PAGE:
Hyperventilation: What are the possible causes?

Hyperventilation is characterized by rapid breathing. Generally, normal breathing has a balance between inhaling oxygen and exhaling carbon dioxide. This balance is disrupted if hyperventilation arises by exhaling more than inhaling. This results to a rapid drop in carbon dioxide in the body.

Diminished levels of carbon dioxide lead to the constriction of the blood vessels that supply blood to the brain. This drop in the blood supply to the brain triggers symptoms such as lightheadedness and tingling sensation in the fingers.

What are the common causes?

Various factors can lead to hyperventilation. The condition typically results from panic, anxiety, stress or nervousness. If often takes on the form of a panic attack.

Other possible causes include:

  • Using stimulants

    hyperventilation
    Hyperventilation might be a serious issue where the symptoms might last for 20-30 minutes.
  • Bleeding
  • Pregnancy
  • Drug overdose
  • Severe pain
  • Lung infection
  • Head injuries
  • Lung diseases such as asthma or COPD
  • Heart conditions such as heart attack
  • Diabetic ketoacidosis
  • Travelling to areas with elevations over 6,000 feet
  • Hyperventilation syndrome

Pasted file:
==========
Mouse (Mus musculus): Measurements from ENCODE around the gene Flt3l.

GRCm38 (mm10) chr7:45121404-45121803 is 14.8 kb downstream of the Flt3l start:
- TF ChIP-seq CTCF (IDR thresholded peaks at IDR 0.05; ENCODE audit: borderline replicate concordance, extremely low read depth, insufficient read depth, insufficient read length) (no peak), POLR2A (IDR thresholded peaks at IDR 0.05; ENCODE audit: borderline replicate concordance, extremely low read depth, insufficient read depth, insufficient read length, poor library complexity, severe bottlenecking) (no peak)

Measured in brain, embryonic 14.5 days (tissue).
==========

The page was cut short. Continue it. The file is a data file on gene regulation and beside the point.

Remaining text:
When to seek treatment?

Hyperventilation might be a serious issue where the symptoms might last for 20-30 minutes. It is recommended to seek treatment if the following symptoms arise:

  • Fever
  • Rapid, deep breathing for the first time
  • Pain
  • Hyperventilation that gets worse even after using home measures
  • Bleeding
  • Frequent yawning or sighing
  • Feeling anxious, tense or nervous
  • Pounding and racing heartbeat
  • Chest pain, tightness, pressure or tenderness
  • Numbness or tingling in the feet, hands or around the mouth
  • Issues with balance, lightheadedness or vertigo

Management

In acute cases of hyperventilation, it is vital to remain calm. The objective of treatment during an episode is to increase the levels of carbon dioxide in the body and slow down the breathing rate.

Home care

Some of these techniques can help manage an acute case such as:

  • Breathing via pursed lips
  • Breathing slowly into a paper bag or cupped hands
  • Try to breathe into the belly (diaphragm) instead of the chest
  • Hold your breath for 10-15 seconds at a time

Other measures to manage hyperventilation include:

  • Stress reduction – if the individual suffers from stress or anxiety, stress reduction and breathing techniques can help control the condition.
  • Acupuncture – this involves placing thin needles into the parts of the body to promote healing
  • Medications – depending on the severity, the doctor might prescribe medications such as doxepin, alprazolam and paroxetine.

Quick Note / Disclaimer

The material posted on this page on hyperventilation is for learning and educational purposes only. To learn to recognize and manage respiratory issues, register for a first aid and CPR course with Mississauga First Aid.

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